Thursday, April 5, 2012

Fresh Baked Baklava in Turkey

Gaziantep, gateway to southeastern Anatolia, claims to be the historic homeland of Turkey’s most famous pastry. Among the evocative ruins of past powers, bazaars, and museums, nearly 200 pastry shops compete to bake the best version of baklava – and with excellent restaurants and coffee and tea houses, too, Gaziantep has become something of a culinary capital.

Capital of Turkey’s Gaziantep province and the country’s sixthlargest city, Gaziantep is also one of the oldest continuously inhabited towns in the world. Lying on a valuable caravan route connecting Mesopotamia, Egypt, and Anatolia, the town saw many powers, including the Assyrians, Babylonians, Persians, Greeks, and Romans pass through its portals. The ghosts of these transient rulers can sometimes be felt in the evocative and melancholy old ruins that dot the modern city.

Above The ancient Kale, or walled citadel, was in use as a defensive structure until the end of the Ottoman empire in the early 20th century.

Gaziantep is an important center of traditional and modern industry. Around the town, coppersmiths can be seen, smelled, and above all heard as they hammer away at glinting pots and pans. But this is also one of Turkey’s most productive agricultural regions, and Gaziantep is the epicenter of the region’s famous fıstık (pistachio) cultivation, the fundamental ingredient for the town’s famous pastry, baklava. A local saying has it that you are never more than five minutes’ walk from one of the town’s innumerable pastry shops, and both Turkish and foreign tourists alike flock to the town to satisfy a sweet tooth and a growling stomach.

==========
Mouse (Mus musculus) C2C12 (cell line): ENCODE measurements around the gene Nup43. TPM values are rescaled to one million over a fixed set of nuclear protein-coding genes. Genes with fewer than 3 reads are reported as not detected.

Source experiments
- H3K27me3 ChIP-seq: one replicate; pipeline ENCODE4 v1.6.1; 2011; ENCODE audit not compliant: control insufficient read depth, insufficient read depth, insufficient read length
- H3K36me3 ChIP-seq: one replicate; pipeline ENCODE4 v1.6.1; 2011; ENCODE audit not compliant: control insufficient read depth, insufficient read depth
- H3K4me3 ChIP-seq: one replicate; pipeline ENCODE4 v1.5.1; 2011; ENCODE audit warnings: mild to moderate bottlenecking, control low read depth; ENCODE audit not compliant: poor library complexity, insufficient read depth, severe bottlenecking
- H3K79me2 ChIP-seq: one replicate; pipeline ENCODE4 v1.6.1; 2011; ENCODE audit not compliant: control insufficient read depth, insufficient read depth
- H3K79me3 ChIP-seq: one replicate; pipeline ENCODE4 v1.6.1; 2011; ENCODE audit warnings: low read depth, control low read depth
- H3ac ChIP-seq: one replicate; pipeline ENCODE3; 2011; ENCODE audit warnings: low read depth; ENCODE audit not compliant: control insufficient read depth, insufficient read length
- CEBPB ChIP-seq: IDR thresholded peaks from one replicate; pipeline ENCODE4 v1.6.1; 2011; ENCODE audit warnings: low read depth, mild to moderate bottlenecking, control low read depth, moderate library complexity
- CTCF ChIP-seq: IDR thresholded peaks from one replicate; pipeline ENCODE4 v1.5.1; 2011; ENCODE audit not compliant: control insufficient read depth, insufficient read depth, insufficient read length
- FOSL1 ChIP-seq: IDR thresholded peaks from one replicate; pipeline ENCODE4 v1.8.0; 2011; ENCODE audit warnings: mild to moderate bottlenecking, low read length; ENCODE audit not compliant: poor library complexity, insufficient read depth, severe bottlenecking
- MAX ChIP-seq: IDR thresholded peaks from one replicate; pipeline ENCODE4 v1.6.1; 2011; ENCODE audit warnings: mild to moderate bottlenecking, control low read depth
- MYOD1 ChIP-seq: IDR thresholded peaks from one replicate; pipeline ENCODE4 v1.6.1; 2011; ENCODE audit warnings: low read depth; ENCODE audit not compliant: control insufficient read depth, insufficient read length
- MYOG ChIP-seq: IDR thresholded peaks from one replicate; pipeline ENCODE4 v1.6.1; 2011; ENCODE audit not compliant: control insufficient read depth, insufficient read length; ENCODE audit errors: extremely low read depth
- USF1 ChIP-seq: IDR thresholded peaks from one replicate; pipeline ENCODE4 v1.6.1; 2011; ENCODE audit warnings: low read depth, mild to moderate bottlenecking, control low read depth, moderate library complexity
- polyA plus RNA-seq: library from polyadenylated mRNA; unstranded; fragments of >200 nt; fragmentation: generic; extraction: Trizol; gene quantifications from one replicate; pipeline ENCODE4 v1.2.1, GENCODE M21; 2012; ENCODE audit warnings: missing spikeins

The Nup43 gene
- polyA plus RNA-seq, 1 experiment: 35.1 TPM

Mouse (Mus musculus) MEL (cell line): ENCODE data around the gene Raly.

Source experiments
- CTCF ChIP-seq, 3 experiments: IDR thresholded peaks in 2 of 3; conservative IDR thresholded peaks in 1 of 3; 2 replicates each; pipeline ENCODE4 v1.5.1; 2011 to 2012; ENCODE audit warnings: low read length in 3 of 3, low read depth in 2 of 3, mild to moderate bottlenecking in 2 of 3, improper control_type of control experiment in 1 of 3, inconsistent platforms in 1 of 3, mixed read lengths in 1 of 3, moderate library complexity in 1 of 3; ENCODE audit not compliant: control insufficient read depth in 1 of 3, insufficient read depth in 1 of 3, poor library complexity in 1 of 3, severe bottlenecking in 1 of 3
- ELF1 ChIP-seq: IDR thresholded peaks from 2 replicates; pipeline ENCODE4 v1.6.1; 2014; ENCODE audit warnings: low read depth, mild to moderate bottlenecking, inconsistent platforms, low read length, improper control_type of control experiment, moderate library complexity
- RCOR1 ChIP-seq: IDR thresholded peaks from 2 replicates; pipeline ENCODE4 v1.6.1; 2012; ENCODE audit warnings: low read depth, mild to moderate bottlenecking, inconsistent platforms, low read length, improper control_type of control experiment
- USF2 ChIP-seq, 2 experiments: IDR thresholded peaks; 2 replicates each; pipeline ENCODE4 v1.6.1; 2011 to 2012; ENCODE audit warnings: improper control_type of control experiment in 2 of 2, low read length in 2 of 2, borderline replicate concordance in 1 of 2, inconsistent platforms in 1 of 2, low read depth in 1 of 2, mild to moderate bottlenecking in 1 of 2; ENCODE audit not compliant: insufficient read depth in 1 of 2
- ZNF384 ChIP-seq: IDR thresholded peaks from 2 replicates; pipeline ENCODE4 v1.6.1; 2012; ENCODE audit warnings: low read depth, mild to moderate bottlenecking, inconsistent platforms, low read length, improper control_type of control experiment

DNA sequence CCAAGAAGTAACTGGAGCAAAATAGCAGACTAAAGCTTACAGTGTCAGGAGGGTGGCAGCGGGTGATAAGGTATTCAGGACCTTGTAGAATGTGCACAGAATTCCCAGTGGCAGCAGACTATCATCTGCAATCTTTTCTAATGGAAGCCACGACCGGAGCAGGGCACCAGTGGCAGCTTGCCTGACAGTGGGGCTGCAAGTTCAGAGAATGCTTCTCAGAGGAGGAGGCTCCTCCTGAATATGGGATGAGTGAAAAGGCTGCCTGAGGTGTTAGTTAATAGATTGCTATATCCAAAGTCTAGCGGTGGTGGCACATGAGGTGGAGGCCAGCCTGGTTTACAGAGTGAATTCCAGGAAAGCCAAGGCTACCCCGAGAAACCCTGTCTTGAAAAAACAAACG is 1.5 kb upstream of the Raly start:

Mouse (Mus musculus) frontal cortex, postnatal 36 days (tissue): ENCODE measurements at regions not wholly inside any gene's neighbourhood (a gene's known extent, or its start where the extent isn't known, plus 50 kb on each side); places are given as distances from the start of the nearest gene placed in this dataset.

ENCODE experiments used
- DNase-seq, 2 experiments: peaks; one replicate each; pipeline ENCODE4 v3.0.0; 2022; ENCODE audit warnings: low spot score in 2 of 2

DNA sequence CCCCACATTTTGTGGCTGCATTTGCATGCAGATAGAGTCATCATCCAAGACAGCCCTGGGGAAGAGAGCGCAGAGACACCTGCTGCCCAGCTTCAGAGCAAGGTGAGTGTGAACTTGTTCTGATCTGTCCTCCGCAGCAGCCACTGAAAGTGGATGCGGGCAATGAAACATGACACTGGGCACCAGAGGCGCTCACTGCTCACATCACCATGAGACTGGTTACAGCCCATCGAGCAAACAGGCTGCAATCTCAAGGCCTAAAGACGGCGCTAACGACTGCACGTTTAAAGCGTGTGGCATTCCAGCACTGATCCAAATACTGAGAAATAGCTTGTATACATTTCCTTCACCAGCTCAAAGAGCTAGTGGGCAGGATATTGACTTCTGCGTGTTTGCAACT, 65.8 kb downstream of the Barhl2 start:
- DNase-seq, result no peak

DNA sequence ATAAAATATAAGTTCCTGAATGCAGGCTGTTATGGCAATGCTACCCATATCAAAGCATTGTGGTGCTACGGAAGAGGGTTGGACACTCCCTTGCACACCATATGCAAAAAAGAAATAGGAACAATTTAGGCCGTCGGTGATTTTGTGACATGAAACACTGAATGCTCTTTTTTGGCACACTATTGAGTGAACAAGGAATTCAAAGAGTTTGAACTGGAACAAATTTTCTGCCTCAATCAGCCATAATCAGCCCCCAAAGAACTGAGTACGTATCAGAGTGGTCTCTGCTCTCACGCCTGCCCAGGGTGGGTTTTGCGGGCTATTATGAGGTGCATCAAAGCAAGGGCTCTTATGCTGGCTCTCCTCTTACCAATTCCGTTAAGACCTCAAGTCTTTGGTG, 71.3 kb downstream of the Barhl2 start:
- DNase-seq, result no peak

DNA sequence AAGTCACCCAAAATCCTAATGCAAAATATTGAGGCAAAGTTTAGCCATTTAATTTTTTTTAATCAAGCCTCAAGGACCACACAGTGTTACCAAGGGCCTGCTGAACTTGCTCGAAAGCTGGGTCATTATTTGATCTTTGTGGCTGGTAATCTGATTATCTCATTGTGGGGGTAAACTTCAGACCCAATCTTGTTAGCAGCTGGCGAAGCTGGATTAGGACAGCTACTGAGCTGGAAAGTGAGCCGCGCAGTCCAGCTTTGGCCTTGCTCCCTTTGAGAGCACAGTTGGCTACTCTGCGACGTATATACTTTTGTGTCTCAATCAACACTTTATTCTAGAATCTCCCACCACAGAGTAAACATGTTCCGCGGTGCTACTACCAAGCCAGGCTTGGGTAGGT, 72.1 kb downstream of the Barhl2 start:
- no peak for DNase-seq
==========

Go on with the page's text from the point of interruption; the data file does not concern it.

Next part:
The baklava, with its countless layers of crisp filo pastry filled with chopped nuts that ooze syrup or honey, is found all over Turkey. The word “baklava” may stem from a Mongolian-Turkic word meaning “to pile up,” and local tradition has it that the pastry was developed in the imperial kitchens of the Topkapı Palace in Istanbul as a way of pleasing and placating the Sultan. The dessert later became fashionable throughout the Ottoman empire. Gaziantep’s acclaimed version is always made with pistachios and is judged to be the best not just in Turkey, but in the world.
 The city’s top baklava chefs claim the secret lies in selecting the finest and freshest local ingredients: carefully sourced and organically grown pistachio nuts, olive oil, and honey. Gaziantep’s soil is believed to infuse the ingredients with a special flavor and aroma, and its top chefs use pastry skills and recipes often closely guarded within a family for generations. According to local connoisseurs, the perfect pastry should be light in the hand, sweet (but not overly syrupy) in the mouth, and, above all, crisp to the bite.
 A Gaziantep baklava fresh out of the oven, served with a cup of thick, dark Turkish coffee, is an eating experience never forgotten. It’s no wonder that so many visitors to Gaziantep come away with a copper Turkish coffee pot tucked under one arm and a box of baklava under the other.

A Day in Gaziantep 
 Most of the sights, pastry shops, cafés, and restaurants can be found within strolling distance of the square still popularly known as Hükümet Konağı (Government House).
 Climb up to the Roman-built, Seljuk-restored Kale (citadel) for a great view of the city. Then visit the bazaar, where you can wander the stands, alleyways, and workshops and shop for pistachios. Stop for coffee and baklava at Tahmis kahvehane (coffeehouse) or Tütün Hanı teahouse, set in an atmospheric former caravanserai – a fortified inn built to protect and house travelers on the Silk Road.